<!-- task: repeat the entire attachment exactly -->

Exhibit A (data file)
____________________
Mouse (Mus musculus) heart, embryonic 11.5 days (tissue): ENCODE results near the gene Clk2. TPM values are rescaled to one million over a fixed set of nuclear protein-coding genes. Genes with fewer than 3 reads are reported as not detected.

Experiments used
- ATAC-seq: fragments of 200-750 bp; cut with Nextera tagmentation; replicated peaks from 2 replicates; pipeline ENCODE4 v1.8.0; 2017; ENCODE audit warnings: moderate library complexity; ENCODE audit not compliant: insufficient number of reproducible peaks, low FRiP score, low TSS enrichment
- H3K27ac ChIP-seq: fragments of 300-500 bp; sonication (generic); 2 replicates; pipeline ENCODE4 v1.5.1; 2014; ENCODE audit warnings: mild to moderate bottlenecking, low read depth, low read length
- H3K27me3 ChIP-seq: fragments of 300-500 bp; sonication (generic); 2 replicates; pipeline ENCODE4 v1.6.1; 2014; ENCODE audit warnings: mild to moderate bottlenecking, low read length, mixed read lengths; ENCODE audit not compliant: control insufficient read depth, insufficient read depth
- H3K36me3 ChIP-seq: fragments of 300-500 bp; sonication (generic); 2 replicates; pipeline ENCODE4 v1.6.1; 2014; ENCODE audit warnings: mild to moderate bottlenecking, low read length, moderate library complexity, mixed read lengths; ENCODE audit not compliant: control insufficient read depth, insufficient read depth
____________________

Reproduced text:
Mouse (Mus musculus) heart, embryonic 11.5 days (tissue): ENCODE results near the gene Clk2. TPM values are rescaled to one million over a fixed set of nuclear protein-coding genes. Genes with fewer than 3 reads are reported as not detected.

Experiments used
- ATAC-seq: fragments of 200-750 bp; cut with Nextera tagmentation; replicated peaks from 2 replicates; pipeline ENCODE4 v1.8.0; 2017; ENCODE audit warnings: moderate library complexity; ENCODE audit not compliant: insufficient number of reproducible peaks, low FRiP score, low TSS enrichment
- H3K27ac ChIP-seq: fragments of 300-500 bp; sonication (generic); 2 replicates; pipeline ENCODE4 v1.5.1; 2014; ENCODE audit warnings: mild to moderate bottlenecking, low read depth, low read length
- H3K27me3 ChIP-seq: fragments of 300-500 bp; sonication (generic); 2 replicates; pipeline ENCODE4 v1.6.1; 2014; ENCODE audit warnings: mild to moderate bottlenecking, low read length, mixed read lengths; ENCODE audit not compliant: control insufficient read depth, insufficient read depth
- H3K36me3 ChIP-seq: fragments of 300-500 bp; sonication (generic); 2 replicates; pipeline ENCODE4 v1.6.1; 2014; ENCODE audit warnings: mild to moderate bottlenecking, low read length, moderate library complexity, mixed read lengths; ENCODE audit not compliant: control insufficient read depth, insufficient read depth